The convention also heard that AHEC’s environmental life cycle analysis (LCA) work continues to gain momentum. Rupert Oliver of Forest Industries Intelligence described LCA as a "real and current science", with growing commercial relevance. It was being built into Environmental Product Declarations (EPDs), which were becoming key to the competitiveness of building products, and was a vital element in the rapidly developing field of Building Information Modelling (BIM).

The major cradle-to-gate LCA study of US hardwoods by PE International commissioned by AHEC, said Mr Oliver, had now been turned into a practical i-report tool.

"This can be used to dynamically generate environmental profiles for 19 species, with the ability to adapt to different parameters." David Hopkins, head of communications at the UK Timber Trade Federation and marketing campaign Wood for Good, underlined the growing international "market mainstreaming" of EPDs, LCA and BIM, and their increasing dovetailing with green building codes. Under its Wood First Plus initiative, he added, Wood for Good was also creating an online timber LCA resource, including AHEC’s data, as a tool for use with BIM and for developing EPDs.

"This information is becoming commercially critical, as in ‘no data, no sale’," he said.

An equally powerful case for timber LCA was made in an impassioned presentation from Sean Sutcliffe of UK furniture maker Benchmark. His company was involved in AHEC’s "Out of the Woods" project, which challenged UK Royal College of Art students to design chairs that scored on aesthetics and performance, but were also informed by full LCA, covering the timber and all other materials and inputs.

"The process turned the students into design ambassadors for the environmental and technical performance of US hardwood, and opened their eyes to the value of LCA, as it did ours," said Mr Sutcliffe. "In fact, Benchmark is now working on its first commercial furniture range in American cherry with full LCA."

Equally passionate were the speakers presenting AHEC’s Endless Stair project, a showcase initiative which even more clearly and powerfully combined its efforts to prove and communicate US hardwoods’ environmental credentials and technical potential, in this case in the form of an engineered product for structural applications.

This comprised a 7.7m-high structure of interlocking flights of stairs made entirely in US tulipwood cross-laminated timber (CLT). It formed the central showpiece of the London Design Festival in September, erected outside the iconic Tate Modern Museum and followed in the footsteps of previous AHEC headlining projects for the event: the tulipwood Sclera pavilion and laminated red oak Timber Wave.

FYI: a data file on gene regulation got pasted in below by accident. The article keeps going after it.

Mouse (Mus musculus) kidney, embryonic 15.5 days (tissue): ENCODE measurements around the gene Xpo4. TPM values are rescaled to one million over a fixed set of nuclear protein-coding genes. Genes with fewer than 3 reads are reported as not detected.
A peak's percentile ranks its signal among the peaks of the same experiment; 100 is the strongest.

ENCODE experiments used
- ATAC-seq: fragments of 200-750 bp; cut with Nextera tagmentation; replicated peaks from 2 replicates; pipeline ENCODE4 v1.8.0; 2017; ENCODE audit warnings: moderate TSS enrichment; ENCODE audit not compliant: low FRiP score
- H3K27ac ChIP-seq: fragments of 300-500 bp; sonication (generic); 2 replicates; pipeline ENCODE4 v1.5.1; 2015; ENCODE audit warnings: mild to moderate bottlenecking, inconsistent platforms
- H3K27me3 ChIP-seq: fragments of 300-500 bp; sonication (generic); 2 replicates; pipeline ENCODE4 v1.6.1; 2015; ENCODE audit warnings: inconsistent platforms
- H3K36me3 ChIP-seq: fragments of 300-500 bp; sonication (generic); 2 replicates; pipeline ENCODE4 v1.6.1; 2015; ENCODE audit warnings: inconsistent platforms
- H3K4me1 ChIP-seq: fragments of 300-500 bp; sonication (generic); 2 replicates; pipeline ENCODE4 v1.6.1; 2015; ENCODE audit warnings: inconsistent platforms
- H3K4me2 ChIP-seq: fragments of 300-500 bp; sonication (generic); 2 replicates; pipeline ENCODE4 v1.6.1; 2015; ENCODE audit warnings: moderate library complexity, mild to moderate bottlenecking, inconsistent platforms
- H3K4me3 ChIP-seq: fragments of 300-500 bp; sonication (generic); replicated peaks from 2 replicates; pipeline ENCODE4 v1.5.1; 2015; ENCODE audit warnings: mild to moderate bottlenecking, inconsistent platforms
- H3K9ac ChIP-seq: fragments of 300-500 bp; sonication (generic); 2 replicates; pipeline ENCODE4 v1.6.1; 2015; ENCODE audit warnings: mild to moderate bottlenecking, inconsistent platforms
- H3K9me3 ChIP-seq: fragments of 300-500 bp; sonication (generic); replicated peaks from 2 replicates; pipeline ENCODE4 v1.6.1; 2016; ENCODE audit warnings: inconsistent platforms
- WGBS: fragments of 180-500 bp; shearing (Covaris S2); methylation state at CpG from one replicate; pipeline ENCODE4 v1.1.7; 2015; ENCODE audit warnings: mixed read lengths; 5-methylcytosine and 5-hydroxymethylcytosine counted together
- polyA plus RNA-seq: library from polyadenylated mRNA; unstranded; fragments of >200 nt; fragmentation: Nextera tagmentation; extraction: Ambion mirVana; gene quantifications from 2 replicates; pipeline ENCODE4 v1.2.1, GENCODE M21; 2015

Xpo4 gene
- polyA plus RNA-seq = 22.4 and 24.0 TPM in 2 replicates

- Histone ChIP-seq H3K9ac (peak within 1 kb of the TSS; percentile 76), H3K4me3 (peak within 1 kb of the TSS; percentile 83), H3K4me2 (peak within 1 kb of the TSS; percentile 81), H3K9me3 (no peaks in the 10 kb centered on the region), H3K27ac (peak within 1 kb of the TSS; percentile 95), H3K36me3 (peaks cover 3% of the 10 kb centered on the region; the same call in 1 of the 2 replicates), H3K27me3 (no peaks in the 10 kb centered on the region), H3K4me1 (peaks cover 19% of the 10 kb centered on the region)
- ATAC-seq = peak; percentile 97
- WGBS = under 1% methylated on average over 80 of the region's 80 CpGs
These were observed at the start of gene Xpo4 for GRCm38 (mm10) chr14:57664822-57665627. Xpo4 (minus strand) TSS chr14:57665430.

Engineered timber triumph

"But this was our most technically demanding and ground-breaking Festival project to date – hence the huge media coverage," said AHEC European director David Venables. "It demonstrated the structural potential of engineered US hardwood, and using No 2 common tulipwood highlighted the opportunities for using lower grades in high specification projects. And it was also backed with full LCA."

Endless Stair was an international venture; designed by architects dRMM and engineered by Arup, both of the UK, with the CLT sections fabricated by Imola Legno of Italy, the finished stair built by Nüssli of Switzerland – and AHEC members, of course, supplying the timber.

Chad Cole of Imola Legno described how it had developed an approach to further maximise use of the raw material.

"Instead of ripping to standard sizes, we selected and bonded random-width boards to the required dimensions, hiding less attractive material in the inner layers," he said.

Project engineer Andrew Lawrence was clearly impressed with the performance of the material and said Endless Stair could lead to further engineered hardwood structural projects.

"In fact, it’s already produced two real enquiries for using hardwood CLT," he said.

Dramatic though the Endless Stair project was, the AHEC convention saved probably its biggest news splash to last. Following comments that widespread certification of US hardwood remained unlikely because of forest ownership fragmentation and that, as the EUTR became more embedded, EU buyers might demand additional detail on timber origin and other green issues, it was announced that a new form of evidence of US hardwoods’ environmental credentials rolls out in months.

The American Hardwood Environmental Profile, explained Mr Snow, coalesced other AHEC environmental validation initiatives into a single tool for creating an environmental profile shipping document for each hardwood consignment. These include PE International’s LCA work and the Seneca Creek national risk assessment study – to be updated in 2014. It incorporates FSC Risk Register data and is aligned to EUTR proof of legality requirements, and it also uses PE International LCA software, enabling suppliers to automatically calculate a range of other environmental impacts.

It would, said Mr Snow, prove an invaluable marketing aid for US hardwoods worldwide. "And it will highlight that other materials now have to stand up and provide equivalent information," he said.